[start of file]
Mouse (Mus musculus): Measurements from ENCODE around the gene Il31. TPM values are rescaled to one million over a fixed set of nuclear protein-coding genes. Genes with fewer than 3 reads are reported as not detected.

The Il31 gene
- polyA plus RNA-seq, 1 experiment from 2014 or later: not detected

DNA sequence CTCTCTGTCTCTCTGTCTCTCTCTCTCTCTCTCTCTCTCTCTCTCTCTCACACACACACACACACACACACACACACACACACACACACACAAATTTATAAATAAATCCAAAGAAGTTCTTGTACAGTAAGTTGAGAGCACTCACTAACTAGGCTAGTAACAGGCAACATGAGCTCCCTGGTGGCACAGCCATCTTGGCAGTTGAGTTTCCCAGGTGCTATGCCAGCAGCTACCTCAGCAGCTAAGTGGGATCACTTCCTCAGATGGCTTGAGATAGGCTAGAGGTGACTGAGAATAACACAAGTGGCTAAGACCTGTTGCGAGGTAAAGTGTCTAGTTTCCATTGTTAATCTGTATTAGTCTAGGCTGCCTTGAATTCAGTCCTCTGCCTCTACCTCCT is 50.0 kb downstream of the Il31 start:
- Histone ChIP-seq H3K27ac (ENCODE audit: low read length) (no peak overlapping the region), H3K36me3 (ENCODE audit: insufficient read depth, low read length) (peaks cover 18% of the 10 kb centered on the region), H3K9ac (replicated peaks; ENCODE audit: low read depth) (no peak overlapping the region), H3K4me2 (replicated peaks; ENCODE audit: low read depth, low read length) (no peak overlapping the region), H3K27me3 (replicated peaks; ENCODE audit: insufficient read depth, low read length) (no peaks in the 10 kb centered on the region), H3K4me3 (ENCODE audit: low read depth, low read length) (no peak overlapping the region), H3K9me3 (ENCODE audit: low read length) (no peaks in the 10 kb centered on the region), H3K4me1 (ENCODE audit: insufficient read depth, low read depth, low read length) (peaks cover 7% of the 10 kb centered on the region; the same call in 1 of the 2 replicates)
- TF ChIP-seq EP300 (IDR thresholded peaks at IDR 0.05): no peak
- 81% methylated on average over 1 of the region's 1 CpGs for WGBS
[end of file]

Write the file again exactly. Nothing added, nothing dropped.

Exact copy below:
Mouse (Mus musculus): Measurements from ENCODE around the gene Il31. TPM values are rescaled to one million over a fixed set of nuclear protein-coding genes. Genes with fewer than 3 reads are reported as not detected.

The Il31 gene
- polyA plus RNA-seq, 1 experiment from 2014 or later: not detected

DNA sequence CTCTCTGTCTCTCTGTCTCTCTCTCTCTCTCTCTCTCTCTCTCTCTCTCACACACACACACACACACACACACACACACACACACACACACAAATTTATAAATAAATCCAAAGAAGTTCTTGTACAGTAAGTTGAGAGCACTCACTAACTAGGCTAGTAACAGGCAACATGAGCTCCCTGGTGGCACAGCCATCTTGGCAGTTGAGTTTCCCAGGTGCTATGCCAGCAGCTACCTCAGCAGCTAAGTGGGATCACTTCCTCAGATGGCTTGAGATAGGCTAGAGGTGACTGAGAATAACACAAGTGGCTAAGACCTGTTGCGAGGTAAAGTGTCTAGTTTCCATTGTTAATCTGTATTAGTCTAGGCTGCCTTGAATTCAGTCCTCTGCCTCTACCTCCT is 50.0 kb downstream of the Il31 start:
- Histone ChIP-seq H3K27ac (ENCODE audit: low read length) (no peak overlapping the region), H3K36me3 (ENCODE audit: insufficient read depth, low read length) (peaks cover 18% of the 10 kb centered on the region), H3K9ac (replicated peaks; ENCODE audit: low read depth) (no peak overlapping the region), H3K4me2 (replicated peaks; ENCODE audit: low read depth, low read length) (no peak overlapping the region), H3K27me3 (replicated peaks; ENCODE audit: insufficient read depth, low read length) (no peaks in the 10 kb centered on the region), H3K4me3 (ENCODE audit: low read depth, low read length) (no peak overlapping the region), H3K9me3 (ENCODE audit: low read length) (no peaks in the 10 kb centered on the region), H3K4me1 (ENCODE audit: insufficient read depth, low read depth, low read length) (peaks cover 7% of the 10 kb centered on the region; the same call in 1 of the 2 replicates)
- TF ChIP-seq EP300 (IDR thresholded peaks at IDR 0.05): no peak
- 81% methylated on average over 1 of the region's 1 CpGs for WGBS